Tagged With hangovers


The Melbourne Cup has a reputation for causing normally sensible people to act a bit silly. And by silly we mean completely and utterly munted. The exciting vibe of the event combined with copious beer and champers invariably leads to excessive intoxication.

We're not here to judge, but if you need to be at work the next day, you're going to need to do something about that hangover. Here are five hacks from a sports nutritionist that should help to mitigate the damage.


Most alcoholic beverages have an ABV level (alcohol by volume) of around 5-20 per cent. But sometimes, you need something a bit stronger. If you're planning to party hard on the weekend, ask your bar if they have any of the beverages in this infographic. With luck, you might live to regret it.


Whether your side wins or loses, one thing about the grand final weekend is certain: you're going to have a huge hangover at some point in these three days. Sports is one of the best excuses for drinking (and day drinking), so we've compiled some of our best tips that will get you through it in one piece.


The Glucose "No Limits" energy drink is a recovery beverage and energy supplement designed for 24-hour party people in Europe. It contains over 20 active ingredients hand-picked by scientists in Switzerland and has an astronomical price tag to match -- a single 300ml serve costs around $10. To put its lofty claims to the test, we downed a bottle after a particularly boozy night in Warsaw, Poland. Here are the results.


A new study has found what the majority of frequent drinkers already know: a bad hangover has minimal influence over future drinking behaviour. Instead, most people tend to focus on the pleasurable memory of being drunk rather than the debilitating after-effects when contemplating their next drink. Well, duh.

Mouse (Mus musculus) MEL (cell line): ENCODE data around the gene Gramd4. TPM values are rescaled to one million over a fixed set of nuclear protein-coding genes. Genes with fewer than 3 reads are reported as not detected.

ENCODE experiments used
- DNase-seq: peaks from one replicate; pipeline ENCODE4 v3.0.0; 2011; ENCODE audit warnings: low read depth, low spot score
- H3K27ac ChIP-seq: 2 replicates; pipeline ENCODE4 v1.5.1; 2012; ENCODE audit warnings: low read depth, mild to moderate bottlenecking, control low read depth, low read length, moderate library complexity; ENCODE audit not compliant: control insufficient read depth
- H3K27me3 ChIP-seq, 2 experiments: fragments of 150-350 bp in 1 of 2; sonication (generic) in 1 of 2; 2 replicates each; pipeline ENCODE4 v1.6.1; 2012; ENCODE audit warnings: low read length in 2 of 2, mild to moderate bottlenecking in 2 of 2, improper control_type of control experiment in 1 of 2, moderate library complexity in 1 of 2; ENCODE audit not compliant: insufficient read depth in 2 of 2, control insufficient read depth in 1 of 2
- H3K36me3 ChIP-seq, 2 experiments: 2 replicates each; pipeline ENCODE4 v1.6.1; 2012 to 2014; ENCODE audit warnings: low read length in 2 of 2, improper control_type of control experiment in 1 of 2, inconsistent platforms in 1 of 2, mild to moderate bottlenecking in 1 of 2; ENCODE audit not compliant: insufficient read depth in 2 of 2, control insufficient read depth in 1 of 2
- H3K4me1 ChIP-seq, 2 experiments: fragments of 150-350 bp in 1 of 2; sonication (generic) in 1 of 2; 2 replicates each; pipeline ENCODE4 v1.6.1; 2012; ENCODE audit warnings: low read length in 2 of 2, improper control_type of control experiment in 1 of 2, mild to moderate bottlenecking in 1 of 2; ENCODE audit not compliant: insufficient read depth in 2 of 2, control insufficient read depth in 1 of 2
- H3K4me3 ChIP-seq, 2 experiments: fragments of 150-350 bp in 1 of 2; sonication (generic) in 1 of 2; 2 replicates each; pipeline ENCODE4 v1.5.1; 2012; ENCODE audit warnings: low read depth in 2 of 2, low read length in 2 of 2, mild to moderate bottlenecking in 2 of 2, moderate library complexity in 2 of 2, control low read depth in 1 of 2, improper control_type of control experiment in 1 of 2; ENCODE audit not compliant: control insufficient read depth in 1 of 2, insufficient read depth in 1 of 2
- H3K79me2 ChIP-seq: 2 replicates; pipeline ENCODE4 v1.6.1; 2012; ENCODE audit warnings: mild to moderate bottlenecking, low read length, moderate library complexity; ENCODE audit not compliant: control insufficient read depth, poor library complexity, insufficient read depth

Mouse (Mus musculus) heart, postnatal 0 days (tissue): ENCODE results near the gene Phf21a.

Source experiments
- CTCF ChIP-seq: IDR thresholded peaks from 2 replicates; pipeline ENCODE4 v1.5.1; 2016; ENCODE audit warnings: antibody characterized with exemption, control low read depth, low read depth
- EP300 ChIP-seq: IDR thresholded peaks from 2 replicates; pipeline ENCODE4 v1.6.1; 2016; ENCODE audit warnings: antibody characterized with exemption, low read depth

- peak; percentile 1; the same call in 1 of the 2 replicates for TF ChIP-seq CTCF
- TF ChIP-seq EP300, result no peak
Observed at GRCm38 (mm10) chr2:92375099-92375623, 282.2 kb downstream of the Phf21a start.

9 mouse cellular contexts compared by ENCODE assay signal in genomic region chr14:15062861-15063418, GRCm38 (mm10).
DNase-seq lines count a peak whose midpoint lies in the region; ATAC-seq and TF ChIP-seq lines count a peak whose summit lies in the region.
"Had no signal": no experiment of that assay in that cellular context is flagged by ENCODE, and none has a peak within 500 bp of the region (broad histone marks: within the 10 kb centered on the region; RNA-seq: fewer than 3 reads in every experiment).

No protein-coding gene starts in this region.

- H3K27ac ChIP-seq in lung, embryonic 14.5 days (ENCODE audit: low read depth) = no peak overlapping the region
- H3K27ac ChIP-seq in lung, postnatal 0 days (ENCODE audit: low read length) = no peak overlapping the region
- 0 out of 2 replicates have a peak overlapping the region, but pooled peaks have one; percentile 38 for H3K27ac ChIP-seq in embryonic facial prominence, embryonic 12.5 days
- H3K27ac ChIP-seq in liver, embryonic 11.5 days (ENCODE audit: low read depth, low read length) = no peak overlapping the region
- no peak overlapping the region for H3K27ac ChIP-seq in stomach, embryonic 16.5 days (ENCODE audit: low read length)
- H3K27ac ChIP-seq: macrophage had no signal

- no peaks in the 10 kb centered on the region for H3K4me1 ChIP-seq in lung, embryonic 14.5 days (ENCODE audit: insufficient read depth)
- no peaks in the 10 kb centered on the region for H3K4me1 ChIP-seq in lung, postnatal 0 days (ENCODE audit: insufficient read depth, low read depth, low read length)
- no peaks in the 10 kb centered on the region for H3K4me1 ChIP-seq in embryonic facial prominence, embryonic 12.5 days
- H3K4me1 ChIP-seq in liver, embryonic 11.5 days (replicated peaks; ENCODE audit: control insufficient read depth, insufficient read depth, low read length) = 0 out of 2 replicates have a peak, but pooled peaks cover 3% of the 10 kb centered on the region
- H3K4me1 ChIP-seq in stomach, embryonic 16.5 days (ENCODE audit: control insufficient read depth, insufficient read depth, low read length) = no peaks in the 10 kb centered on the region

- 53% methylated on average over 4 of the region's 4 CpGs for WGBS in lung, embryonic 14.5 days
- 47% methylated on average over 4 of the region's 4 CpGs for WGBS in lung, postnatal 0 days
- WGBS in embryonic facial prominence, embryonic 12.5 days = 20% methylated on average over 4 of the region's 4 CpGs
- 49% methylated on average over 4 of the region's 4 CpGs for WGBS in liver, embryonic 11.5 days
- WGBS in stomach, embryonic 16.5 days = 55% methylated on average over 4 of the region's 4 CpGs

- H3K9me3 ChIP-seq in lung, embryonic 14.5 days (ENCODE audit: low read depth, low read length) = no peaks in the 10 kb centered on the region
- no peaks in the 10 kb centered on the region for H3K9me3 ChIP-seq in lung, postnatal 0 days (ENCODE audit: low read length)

Alcohol is a poison -- a delicious, karaoke-inducing poison -- but a poison nonetheless and it often comes with a steep price. Fortunately, science is here to hold back our hair, pick us up off the floor, and let us know that everything's going to be all right.


Whether your favoured team suffers an epic victory or a shameful defeat, large amounts of drinking often follow the grand final. Ensure you're vaguely functional come Saturday and Sunday morning with our hangover minimisation tips.


Think sake is a spirit or a kind of wine? Think it has to be drunk warm? Think again. Educate yourself as we demolish five myths about the Japanese alcoholic drink with the help of an Australian sake expert.


Home-remedies for a hangover abound, but some are better than others, especially when there's at least some science behind them. According to Good Magazine, a Japanese-inspired breakfast of miso soup and eggs can help soothe a bad hangover by replenishing some of the nutrients you lost while drinking.


British researchers found that eating concentrated doses of carbohydrates and protein after some "over indulgence" can speed up your metabolism and provide the amino acids needed to start feeling better. BLT for breakfast, anyone?